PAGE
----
8. Jay Tolson, The Return of the Bard: As the World Goes Virtual, We Crave His Earthy Genius, Science & Ideas, 1 February 1999.
9. NOTE: A personal friend from graduate school is the cousin of Chris Devore who wrote the screenplay adaptation for this recent Mel Gibson project. Mr. Devore, was also nominated for an Oscar for his extraordinary screenplay, The Elephant Mall, back in the early '80s.
10. NOTE: Branaugh, in fact, recently received an Oscar nomination for his beautifully shot, four-hour adaptation of Hamlet ... without changing a single word of the play. Easy work if you can get it, I guess.
11. Hark! Branaugh is Bringing More Bard to the Screen, Hollywood Reporter, 2 October 1998.
12. Editorial, Cineaste, 22 December 1998.
13. Cineaste, 22 December 1998.
14. NOTE: The author here adroitly circumvents any discussion surrounding the "true" identity of Shakespeare (or authorship of his works) to those erudite pedants who are much better equipped to debate such minutia.
15. Maclean's, "Souping Up the Bard: Shakespeare is Hollywood's Latest Hot Ticket." Brian D. Johnson, 11 November 1996.
16. Ibid. NOTE: Baz Luhrmann directed the recent Romeo + Juliet starring Leonardo DiCaprio and Claire Danes.
17. Cineaste, 22 December 1998.
18. Ibid.
19. A Change in the Script, Pittsburgh-Post Gazette, 5 February 1999.
20. Kelley's Kingdom, Pittsburgh Post-Gazette.
21. Lynette Rice, Michael Jordon oj TV Dancing Big Time, Baby, Hollywood Reporter, 11 September 1998.
22. A Change in the Script. Pittsburgh Post-Gazette. NOTE: Kelley admits that it was his "procrastinate and publish" habit of waiting until the last minute to write his term papers in college that helped develop his ability to produce under pressure (plus a need for external motivation).
23 Ibid.
24 Don Aucoin, Kelley Scrawls His Way to Top: Prolific Writer-Creator Keeps Producing Hits, San Diego Tribune, 18 April 1999.
25 David Bianculli, Kelley's King of All TV Writers: Awards Galore are Further Proof that Scripter is Best Ever, New York Daily News, 26 January 1999.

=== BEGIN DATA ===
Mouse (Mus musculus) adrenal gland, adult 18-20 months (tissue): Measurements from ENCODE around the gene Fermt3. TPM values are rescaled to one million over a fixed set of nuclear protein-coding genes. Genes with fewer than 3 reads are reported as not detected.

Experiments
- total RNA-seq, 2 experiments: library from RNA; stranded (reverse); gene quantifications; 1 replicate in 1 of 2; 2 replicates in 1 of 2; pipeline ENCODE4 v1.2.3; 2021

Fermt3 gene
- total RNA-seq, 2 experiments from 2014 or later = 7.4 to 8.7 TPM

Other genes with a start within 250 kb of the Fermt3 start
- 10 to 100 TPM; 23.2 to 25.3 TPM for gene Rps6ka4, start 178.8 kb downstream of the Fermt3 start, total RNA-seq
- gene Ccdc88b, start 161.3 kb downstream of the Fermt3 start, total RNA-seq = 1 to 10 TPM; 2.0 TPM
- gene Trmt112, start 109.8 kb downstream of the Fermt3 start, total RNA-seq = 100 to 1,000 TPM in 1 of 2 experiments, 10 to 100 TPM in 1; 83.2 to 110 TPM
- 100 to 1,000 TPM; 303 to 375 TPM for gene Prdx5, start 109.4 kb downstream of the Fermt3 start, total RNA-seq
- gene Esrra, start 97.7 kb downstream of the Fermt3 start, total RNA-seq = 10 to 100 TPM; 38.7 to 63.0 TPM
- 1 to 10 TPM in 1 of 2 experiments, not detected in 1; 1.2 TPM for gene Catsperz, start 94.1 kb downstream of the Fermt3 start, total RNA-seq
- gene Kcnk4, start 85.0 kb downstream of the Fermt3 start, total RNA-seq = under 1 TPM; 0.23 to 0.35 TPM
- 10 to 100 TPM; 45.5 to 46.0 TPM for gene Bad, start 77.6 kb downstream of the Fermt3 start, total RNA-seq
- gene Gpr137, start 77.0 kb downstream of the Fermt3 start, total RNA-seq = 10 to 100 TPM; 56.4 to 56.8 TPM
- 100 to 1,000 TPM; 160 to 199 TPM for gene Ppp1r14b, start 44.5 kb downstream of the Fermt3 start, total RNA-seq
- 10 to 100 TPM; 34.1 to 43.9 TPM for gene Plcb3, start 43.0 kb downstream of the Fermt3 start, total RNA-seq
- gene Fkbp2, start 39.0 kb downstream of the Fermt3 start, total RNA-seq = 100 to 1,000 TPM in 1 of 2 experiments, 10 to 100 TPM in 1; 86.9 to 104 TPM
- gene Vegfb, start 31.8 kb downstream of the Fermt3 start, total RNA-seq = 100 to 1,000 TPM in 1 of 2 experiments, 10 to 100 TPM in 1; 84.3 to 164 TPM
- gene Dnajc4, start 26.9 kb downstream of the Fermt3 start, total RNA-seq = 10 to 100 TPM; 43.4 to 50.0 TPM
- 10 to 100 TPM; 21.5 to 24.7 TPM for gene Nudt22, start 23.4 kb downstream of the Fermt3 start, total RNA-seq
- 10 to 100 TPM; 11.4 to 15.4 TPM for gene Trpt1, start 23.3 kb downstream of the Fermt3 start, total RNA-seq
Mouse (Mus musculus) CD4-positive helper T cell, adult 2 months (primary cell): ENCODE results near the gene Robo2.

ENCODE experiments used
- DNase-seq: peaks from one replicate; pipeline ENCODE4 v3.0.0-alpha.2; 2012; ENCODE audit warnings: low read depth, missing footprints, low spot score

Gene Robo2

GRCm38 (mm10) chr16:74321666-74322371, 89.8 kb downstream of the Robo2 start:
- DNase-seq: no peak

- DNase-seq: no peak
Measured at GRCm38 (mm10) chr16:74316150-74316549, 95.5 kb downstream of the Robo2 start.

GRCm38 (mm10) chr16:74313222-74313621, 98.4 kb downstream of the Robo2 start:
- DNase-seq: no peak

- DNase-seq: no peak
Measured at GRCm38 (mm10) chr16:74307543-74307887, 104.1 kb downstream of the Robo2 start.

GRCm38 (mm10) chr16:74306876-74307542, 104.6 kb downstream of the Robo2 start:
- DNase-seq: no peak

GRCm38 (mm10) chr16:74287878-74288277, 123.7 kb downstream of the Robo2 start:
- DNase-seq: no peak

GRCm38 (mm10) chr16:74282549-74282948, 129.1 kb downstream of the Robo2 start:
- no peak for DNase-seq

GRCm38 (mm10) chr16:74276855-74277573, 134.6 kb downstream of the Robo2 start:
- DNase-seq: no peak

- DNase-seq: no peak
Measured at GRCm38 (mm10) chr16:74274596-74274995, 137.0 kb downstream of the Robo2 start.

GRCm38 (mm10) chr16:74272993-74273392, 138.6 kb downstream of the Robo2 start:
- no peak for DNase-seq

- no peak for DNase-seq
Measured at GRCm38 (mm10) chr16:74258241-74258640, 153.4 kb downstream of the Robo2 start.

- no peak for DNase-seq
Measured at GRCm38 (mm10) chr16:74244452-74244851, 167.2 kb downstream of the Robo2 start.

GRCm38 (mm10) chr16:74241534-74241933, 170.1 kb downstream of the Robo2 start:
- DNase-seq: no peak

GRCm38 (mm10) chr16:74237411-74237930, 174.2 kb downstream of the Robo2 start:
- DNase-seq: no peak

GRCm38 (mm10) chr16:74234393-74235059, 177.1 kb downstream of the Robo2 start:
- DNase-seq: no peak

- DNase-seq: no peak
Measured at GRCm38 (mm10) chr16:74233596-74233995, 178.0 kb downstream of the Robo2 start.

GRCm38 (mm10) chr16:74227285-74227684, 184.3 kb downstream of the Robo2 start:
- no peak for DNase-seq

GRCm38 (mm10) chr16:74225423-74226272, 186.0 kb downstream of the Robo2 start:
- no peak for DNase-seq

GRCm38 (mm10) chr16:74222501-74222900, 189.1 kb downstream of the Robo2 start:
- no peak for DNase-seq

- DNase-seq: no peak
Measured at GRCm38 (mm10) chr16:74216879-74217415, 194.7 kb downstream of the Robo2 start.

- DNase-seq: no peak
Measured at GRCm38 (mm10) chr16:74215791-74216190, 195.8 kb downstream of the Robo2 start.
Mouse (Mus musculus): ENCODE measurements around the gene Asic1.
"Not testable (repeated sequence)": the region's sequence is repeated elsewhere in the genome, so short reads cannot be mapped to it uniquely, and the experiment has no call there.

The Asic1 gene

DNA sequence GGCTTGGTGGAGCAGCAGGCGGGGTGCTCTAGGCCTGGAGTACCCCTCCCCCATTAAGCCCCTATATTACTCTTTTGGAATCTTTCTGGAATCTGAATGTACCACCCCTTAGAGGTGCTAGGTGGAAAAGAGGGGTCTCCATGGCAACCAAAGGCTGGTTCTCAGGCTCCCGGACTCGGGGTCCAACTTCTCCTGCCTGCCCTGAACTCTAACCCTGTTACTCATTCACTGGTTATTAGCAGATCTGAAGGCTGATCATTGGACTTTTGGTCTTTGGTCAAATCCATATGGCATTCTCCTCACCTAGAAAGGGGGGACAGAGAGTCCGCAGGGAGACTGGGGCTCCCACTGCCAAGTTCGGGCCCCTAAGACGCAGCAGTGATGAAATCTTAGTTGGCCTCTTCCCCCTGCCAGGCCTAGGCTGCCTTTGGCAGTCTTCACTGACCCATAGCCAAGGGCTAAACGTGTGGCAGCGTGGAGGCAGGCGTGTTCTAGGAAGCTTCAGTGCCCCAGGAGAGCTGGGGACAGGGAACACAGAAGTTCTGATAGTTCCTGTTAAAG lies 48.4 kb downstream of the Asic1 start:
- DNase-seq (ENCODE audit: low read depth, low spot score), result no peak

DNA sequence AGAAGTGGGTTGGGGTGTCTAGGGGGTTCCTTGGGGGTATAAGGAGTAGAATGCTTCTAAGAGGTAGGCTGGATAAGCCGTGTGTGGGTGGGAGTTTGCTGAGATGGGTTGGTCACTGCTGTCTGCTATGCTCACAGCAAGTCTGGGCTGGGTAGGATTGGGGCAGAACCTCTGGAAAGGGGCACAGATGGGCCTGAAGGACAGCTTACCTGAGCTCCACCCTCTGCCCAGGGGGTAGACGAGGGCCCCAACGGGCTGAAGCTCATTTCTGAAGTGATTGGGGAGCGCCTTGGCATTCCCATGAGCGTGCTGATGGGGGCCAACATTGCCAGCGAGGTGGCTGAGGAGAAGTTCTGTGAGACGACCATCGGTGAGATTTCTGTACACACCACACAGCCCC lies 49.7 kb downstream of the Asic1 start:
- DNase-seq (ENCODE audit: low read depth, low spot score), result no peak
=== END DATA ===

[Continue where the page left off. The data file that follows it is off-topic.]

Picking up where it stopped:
26. Lynette Rice, Michael Jordon of TV Dancing Big Time, Baby, Hollywood Reporter, 11 September 1998.
27. Benjamin Svetkey, Kelley's Heroes: He's Hot, He's Sexy, He Used to be a Lawyer, Entertainment Weekly, 25 September 1998.
28. Dusty Sauders, Writer Kelley Scripts Formula for Hits, Denver Rocky Mountain News, 19 January 1999.
29. Kelley's Kingdom, Pittsburgh Post-Gazette.
30. Kelley's Heroes, Entertainment Weekly.
31. John Andrews, Merchant of Venice: The Every Man Shakespeare, 1991.
32. Robert Bianco, David E. Kelley Has Hockey Dreams, Pittsburgh Post-Gazette, 17 March 1995.
33. McBeal Makes Sense David Kelley Has Golden Touch, The Calgary Sun, 13 June 1998.
34. The Merchant of Venice: The Everyman Shakespeare, William Shakespeare, John Andrews's Editor Introduction
35. Merchant of Venice, Act IT, vii, 80.
36. NOTE: Shakespeare seemingly "projects" his own racism onto the Prince in his soliloquy in the form of self-loathing. He has Morochus ask Portia not to dislike him due to his complexion. The Bard then has the Prince say he would change his hue for Portia's thoughts.
37. Greg Braxton, Colorblind or Just Blind?, Variety, 15 February 1999.
38. Ibid.
39. Ibid.
40. Merchant, Act II, v, 55.
41. Merchant, Act Ill, ii, 1-4.
42 Benjamin Svetkey, Everything you Love or hate About Ally McBeal, Entertainment Weekly, 30 January 1998.
43 NOTE: This paper purposely (perhaps at its peril) leaves out a rather lengthy discussion on Ally and Portia in light of modem feminism. In fact, Calista Flockhart (the actor who plays Ally) was recently on the cover of Time; the magazine suggests that perhaps Ally is the "New Face of Feminism."
44 NOTE: Cross-dressing and gender/sex role reversals are used in both Merchant and Ally to mislead others. Jessica, Portia, and Nerissa all dress as men to advance their plans. Ally has had some crossdressing, but for more pragmatic purposes (dance partners); however, Ally has feigned lesbianism, actually kissing two of her co-workers, to evade potential suitors.
45. Merchant, 1, iii, 150-154.

1 comment:

Anonymous said...

nice read. i like your style, even if the topic is a bit stale-dated.